Wednesday, November 11, 2020

Time to Upgrade the Digital Presence

 Recently, my employers made the decision to increase our online “digital presence.” Apparently, the guys who own the company have concluded this Internet thing is not a passing fad.

At first, I thought “digital presence” was an odd way of saying someone flipped you the bird. But it turns out the phrase means a major upgrade to our website, along with new opportunities for blog posts, which then are linked to popular social media platforms, such as Face-Chat, Linked-Out, Insta-Scam, or whatever they call those time-wasting, soul-sucking things. (Oops, someone’s bad attitude accidentally leaked out again. What I, of course, meant to say is: “Or whatever they call those innovative, brilliant, business-enhancing networking and marketing tools.”)
Well, anyway, since my official job title is “Engineering Marketing Manager,” guess who is most responsible for utilizing these brilliant networking and marketing tools? That’s right, it’s me, also known as “Mr. why can’t we do everything with a Bic pen, legal pad, and typewriter, just like we did in 1981?”

So, in addition to all my regular duties (and if anyone actually knows what my regular duties are, please drop me a line), I now am responsible for three new activities: 1) Create and send out an email newsletter each month to every engineer in our territory; 2) Create and upload short blog posts onto our website three times each week, and then link them to the aforementioned Face-Scam, Insta-Linked, and Chat-Scat social media sites; and 3) Go on those social media sites multiple times each day and “Like” various industry related articles, along with offering my “comments” wherever appropriate.
The net result of all this extra work, or so I’ve been told, is that our “brand” will have a greater “digital profile,” which in turn will create “synergy” and make us an “industry trend-setter.” (Again, if anyone knows what any of that actually means, please drop me a line.)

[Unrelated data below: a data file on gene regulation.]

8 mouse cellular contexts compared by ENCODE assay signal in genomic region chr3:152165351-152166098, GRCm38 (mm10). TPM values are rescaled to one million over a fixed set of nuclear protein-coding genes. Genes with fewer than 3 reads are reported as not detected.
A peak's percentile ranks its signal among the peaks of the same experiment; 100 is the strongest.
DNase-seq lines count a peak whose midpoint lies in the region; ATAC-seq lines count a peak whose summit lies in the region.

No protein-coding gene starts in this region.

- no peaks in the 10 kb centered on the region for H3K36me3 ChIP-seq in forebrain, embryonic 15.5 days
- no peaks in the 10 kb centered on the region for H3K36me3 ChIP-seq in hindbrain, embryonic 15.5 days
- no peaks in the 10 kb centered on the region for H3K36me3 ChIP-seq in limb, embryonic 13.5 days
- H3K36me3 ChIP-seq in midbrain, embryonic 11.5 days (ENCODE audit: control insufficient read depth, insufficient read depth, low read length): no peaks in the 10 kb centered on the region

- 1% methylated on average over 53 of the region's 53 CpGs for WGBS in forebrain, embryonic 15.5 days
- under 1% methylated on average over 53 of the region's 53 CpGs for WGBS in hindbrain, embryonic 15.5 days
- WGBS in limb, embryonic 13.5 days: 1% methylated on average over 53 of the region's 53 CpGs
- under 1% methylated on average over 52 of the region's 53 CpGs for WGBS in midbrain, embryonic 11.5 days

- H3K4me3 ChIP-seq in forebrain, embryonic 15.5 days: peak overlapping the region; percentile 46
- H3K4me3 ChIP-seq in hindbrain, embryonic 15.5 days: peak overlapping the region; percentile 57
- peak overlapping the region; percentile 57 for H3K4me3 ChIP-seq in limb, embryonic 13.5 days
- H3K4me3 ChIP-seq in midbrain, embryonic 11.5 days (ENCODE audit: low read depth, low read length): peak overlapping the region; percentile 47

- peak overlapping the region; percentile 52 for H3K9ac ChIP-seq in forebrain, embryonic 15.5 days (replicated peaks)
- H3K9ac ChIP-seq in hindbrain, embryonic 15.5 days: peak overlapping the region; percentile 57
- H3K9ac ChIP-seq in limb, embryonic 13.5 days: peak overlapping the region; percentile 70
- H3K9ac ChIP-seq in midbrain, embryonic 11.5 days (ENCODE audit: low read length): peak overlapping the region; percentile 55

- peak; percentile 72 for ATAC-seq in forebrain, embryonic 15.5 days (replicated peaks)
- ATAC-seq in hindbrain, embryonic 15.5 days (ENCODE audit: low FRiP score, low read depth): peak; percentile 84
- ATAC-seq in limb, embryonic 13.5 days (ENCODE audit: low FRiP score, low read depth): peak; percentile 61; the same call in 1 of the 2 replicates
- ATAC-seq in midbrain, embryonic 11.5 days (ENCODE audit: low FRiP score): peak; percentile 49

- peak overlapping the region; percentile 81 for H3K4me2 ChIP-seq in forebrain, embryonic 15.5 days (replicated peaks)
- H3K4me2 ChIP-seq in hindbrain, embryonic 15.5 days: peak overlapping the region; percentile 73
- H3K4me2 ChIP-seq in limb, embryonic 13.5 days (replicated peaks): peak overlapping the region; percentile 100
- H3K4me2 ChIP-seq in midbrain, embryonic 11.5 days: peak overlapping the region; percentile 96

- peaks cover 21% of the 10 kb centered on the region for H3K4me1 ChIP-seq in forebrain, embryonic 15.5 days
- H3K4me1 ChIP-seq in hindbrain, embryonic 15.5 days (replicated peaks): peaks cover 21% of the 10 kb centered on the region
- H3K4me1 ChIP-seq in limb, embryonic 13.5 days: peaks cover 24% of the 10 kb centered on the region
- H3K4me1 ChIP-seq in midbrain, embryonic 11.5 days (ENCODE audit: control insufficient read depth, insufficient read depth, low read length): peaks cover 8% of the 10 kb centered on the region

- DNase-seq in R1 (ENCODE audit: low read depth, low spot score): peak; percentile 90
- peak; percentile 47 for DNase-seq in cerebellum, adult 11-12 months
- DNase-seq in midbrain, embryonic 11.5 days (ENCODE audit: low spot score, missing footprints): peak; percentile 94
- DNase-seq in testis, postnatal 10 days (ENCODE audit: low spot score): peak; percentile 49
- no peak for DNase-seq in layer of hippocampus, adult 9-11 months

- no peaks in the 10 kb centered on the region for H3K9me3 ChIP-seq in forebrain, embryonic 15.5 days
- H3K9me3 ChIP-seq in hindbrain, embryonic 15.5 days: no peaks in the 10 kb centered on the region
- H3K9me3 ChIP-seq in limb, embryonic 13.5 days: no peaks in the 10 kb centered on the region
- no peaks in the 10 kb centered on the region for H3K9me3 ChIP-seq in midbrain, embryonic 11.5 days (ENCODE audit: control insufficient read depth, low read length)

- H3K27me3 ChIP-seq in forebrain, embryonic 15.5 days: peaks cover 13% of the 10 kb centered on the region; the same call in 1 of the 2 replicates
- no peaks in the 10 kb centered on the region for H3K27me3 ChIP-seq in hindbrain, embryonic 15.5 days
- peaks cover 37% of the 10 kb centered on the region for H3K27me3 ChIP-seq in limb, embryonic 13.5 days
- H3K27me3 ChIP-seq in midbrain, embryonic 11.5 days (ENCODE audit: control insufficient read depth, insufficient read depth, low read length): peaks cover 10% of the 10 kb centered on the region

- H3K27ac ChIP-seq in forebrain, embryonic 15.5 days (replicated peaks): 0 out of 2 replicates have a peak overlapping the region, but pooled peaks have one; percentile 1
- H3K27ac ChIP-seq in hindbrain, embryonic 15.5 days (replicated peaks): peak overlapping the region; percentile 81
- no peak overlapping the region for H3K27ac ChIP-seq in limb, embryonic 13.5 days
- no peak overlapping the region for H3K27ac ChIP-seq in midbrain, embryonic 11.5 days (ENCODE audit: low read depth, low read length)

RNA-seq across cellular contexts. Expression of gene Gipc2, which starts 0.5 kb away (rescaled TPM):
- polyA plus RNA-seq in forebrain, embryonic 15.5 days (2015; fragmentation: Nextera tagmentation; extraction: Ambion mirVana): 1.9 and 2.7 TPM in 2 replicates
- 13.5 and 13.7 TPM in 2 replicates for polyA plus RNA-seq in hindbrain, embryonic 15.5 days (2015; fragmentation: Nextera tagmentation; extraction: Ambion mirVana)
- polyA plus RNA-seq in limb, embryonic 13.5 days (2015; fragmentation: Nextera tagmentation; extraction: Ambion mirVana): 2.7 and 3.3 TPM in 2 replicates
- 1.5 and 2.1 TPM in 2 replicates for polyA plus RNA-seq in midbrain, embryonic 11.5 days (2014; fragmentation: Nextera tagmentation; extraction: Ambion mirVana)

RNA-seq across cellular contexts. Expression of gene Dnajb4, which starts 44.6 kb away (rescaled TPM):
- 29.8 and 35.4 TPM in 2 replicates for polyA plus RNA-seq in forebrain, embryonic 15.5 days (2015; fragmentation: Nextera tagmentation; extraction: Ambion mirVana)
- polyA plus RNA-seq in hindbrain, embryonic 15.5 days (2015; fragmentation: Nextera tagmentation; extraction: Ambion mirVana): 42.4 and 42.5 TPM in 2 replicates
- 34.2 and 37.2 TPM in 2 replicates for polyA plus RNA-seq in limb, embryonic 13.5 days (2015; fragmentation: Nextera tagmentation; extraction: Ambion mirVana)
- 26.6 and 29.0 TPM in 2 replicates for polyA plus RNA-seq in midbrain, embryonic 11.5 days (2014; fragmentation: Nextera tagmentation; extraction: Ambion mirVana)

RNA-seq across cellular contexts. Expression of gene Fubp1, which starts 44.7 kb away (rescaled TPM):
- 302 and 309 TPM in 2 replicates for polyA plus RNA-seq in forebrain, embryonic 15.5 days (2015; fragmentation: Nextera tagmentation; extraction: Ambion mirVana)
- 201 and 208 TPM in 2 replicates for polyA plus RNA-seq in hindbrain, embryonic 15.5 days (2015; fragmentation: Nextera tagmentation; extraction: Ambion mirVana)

Now, many people might think the real net result of all this is that I no longer have time to do my regular work. After all, who cares how many “links” and “likes” I have online if I can’t get a fan-coil unit selection and dimensional drawing to a consulting engineer on time? Or, does it really matter if an HVAC contractor in Arizona is impressed by the photo I took and posted of a roof top air-conditioning unit, when our sales territory stops at the New York border?

However, there is one saving grace that will get things back to normal very soon. Alert readers may have noticed an oxymoronic phrase a few paragraphs back. I mentioned that one of my new duties is to go online and offer my comments wherever appropriate. If you’ve been reading this column for any length of time, you know the idea of “my comments” and the word “appropriate” should never appear in the same sentence.
I’m sorry, but I just can’t help it. Whenever I perceive an opportunity for a snarky or sarcastic remark, it just spills right out of my mouth — or in this case, just spills right out of the tips of my fingers onto the computer keyboard.

After only a few weeks doing my new digital duties, I’ve received a lot of, um, interesting feedback, half of which is along the lines of, “Hey, that was funny,” and the other half more like, “Are you allowed to say that on Linked-In?” 

I’m pretty sure that quite soon I will be suspended from all these social media platforms for violating their “terms of service.” Then I’ll be able to do my job once again. I’ve got my Bic pen, legal pad, and typewriter all ready to go. I’ll drop you a line.

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